How many NASA engineers does it take to change a lightbulb?

The question is no joke to NASA, which is investing $11.4 million to change out aging fluorescent lights in the International Space Station's U.S. On-orbit Segment. When NASA began considering the replacements, doctors realized they had an opportunity to tackle an entirely different problem: astronaut insomnia.

Sleep deprivation's fuzziness is an annoyance on Earth but dangerous in space. Although their schedule allows for 8.5 hours of shut-eye a day, astronauts average barely six hours, says NASA medical officer and flight surgeon Smith Johnston. A combination of floating, noise, variable temperature, poor air circulation, backaches and headaches, and a new dawn every 90 minutes confuses circadian rhythms. NASA hopes to fix at least part of the problem with new lamps.

Sleep scientists have found that when specific light receptors in our eyes are exposed to a particular wavelength of blue light, we feel more alert because the brain suppresses melatonin, a key hormone in regulating sleep. In contrast, red-spectrum light lets the melatonin flow.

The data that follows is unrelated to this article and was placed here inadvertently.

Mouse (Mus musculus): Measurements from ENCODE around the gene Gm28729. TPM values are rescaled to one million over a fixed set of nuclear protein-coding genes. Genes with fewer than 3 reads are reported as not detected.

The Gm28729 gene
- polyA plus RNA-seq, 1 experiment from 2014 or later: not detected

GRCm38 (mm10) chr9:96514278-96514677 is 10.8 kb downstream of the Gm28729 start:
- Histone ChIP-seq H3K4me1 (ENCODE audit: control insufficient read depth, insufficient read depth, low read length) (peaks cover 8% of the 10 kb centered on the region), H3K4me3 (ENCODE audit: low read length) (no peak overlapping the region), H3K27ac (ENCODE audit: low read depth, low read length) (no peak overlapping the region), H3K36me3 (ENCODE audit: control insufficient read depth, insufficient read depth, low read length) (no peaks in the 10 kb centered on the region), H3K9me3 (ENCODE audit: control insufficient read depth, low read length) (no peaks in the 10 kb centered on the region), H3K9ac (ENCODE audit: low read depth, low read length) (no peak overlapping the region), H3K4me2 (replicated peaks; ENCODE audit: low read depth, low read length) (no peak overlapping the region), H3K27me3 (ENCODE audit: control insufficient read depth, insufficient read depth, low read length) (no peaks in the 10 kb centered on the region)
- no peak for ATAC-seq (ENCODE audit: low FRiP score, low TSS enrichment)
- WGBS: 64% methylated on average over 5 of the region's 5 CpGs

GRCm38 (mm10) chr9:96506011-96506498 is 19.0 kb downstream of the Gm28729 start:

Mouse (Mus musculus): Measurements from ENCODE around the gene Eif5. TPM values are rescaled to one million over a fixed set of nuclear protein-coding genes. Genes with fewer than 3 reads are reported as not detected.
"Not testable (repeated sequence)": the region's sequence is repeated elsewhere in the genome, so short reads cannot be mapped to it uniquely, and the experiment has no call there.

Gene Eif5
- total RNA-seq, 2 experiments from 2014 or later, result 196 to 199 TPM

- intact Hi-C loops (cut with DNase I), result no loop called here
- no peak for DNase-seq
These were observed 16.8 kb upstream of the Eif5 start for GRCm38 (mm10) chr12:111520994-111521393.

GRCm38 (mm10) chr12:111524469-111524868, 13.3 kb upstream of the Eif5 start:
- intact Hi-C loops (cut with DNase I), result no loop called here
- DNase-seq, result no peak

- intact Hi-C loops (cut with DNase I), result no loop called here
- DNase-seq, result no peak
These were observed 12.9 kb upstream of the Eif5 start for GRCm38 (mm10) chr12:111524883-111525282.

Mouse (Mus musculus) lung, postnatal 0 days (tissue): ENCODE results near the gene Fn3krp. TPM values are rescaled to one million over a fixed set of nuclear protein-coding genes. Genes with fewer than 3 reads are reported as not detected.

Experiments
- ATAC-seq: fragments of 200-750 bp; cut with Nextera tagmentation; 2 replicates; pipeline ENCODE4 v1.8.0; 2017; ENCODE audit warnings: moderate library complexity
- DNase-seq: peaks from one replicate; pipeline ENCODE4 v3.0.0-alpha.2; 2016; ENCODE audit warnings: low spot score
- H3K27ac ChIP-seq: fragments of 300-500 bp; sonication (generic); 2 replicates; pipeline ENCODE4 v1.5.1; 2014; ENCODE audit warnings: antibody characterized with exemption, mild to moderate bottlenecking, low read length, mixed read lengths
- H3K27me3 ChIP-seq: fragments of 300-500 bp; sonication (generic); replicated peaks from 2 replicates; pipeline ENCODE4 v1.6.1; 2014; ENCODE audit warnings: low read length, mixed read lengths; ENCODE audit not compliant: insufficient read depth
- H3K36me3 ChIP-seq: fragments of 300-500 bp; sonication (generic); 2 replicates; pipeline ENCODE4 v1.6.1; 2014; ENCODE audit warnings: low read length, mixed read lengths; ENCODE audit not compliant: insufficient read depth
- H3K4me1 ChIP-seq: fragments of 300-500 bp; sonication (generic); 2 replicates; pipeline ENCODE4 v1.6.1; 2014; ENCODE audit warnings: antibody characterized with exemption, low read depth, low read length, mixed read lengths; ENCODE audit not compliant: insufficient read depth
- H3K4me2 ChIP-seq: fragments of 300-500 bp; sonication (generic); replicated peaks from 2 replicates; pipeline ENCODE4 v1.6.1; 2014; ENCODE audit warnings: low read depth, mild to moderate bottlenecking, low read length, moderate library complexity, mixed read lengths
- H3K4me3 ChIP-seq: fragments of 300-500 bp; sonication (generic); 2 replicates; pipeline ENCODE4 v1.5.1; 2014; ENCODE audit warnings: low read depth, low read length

The new lamps, from Boeing, comprise a rainbow of more than 100 LED bulbs cloaked by a diffuser, so they appear to be a single panel of white light, says Debbie Sharp, a Boeing senior manager. The fixtures have three modes, each with a subtly different hue: white light is for general vision; a cooler, blue-shifted light promotes alertness; and a warmer, red-shifted light triggers sleepiness. Boeing and its subcontractors expect to deliver 20 lamps in 2015.

In the meantime, scientists at institutions such as Harvard Medical School and Thomas Jefferson University are testing the lamps' efficacy.

The technology could one day be widespread back on Earth, perhaps illuminating hospital rooms, nuclear submarines, factories or classrooms. “Just because the world has been using fluorescent lighting for years doesn't mean it's the best,” says study collaborator Elizabeth Klerman of Harvard.